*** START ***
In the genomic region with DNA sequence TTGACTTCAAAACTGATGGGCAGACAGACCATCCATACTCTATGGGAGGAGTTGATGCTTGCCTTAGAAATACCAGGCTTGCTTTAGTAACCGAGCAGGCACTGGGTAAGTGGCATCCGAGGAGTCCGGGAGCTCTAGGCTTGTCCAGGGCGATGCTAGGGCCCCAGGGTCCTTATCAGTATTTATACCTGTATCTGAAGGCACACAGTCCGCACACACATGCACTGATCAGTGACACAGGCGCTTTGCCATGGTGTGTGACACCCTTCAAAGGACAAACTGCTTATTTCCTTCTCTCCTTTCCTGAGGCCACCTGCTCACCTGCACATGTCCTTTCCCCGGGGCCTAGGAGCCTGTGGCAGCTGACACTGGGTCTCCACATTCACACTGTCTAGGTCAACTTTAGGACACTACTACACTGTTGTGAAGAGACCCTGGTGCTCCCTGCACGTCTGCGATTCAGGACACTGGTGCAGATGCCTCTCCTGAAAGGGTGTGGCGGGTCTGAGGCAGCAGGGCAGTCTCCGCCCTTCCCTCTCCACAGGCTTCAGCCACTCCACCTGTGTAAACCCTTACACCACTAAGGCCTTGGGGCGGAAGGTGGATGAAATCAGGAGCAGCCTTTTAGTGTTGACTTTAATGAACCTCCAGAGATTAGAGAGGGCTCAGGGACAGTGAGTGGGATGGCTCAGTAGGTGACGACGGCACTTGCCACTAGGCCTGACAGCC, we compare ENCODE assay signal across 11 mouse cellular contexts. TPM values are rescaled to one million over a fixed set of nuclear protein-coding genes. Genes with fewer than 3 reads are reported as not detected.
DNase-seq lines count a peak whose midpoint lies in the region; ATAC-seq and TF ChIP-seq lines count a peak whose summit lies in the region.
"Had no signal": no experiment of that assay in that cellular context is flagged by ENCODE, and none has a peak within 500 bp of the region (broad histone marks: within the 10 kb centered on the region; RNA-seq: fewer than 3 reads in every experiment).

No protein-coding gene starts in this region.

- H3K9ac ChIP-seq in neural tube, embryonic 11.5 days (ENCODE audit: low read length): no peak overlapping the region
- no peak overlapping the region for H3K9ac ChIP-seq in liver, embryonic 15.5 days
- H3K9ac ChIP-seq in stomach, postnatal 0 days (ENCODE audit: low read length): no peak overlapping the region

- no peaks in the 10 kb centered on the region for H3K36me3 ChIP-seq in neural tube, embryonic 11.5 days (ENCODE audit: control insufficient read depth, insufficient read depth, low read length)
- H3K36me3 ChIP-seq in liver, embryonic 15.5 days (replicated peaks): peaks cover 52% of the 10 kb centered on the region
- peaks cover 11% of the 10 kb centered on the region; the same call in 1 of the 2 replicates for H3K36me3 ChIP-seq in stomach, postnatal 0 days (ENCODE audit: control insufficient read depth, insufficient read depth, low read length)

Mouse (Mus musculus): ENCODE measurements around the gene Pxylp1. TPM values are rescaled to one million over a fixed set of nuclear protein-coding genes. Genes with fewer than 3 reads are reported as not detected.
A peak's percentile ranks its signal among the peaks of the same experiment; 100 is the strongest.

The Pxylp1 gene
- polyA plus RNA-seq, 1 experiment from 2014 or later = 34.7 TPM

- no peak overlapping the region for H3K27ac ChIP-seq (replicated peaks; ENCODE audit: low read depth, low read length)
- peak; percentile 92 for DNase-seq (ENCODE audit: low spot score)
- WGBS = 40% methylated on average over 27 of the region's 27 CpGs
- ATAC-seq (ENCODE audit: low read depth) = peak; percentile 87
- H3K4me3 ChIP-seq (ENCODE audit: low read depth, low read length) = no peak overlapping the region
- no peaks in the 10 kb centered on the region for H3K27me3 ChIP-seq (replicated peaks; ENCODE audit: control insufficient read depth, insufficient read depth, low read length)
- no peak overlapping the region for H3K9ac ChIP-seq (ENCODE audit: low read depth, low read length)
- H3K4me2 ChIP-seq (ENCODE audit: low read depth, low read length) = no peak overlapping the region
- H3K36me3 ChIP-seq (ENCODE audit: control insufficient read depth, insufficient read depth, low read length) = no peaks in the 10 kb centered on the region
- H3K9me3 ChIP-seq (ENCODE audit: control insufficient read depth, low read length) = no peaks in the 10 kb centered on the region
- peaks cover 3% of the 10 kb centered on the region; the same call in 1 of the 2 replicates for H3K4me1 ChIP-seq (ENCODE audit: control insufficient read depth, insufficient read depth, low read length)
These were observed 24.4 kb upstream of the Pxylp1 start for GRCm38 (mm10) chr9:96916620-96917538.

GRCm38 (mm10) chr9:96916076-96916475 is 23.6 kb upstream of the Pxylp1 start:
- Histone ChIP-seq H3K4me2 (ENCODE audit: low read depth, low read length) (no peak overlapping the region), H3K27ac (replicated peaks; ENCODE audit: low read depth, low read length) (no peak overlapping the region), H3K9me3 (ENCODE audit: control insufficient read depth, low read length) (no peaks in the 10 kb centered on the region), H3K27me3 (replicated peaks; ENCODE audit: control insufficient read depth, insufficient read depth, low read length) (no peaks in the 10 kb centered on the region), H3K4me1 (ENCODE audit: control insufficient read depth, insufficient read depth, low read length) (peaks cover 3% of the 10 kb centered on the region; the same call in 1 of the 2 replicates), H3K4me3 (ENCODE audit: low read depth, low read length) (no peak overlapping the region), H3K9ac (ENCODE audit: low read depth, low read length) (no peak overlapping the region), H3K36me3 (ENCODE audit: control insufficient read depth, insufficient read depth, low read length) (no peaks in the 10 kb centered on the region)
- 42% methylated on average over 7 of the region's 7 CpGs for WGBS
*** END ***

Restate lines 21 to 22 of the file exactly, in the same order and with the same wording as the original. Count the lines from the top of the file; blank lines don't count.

- no peak overlapping the region for H3K9ac ChIP-seq (ENCODE audit: low read depth, low read length)
- H3K4me2 ChIP-seq (ENCODE audit: low read depth, low read length) = no peak overlapping the region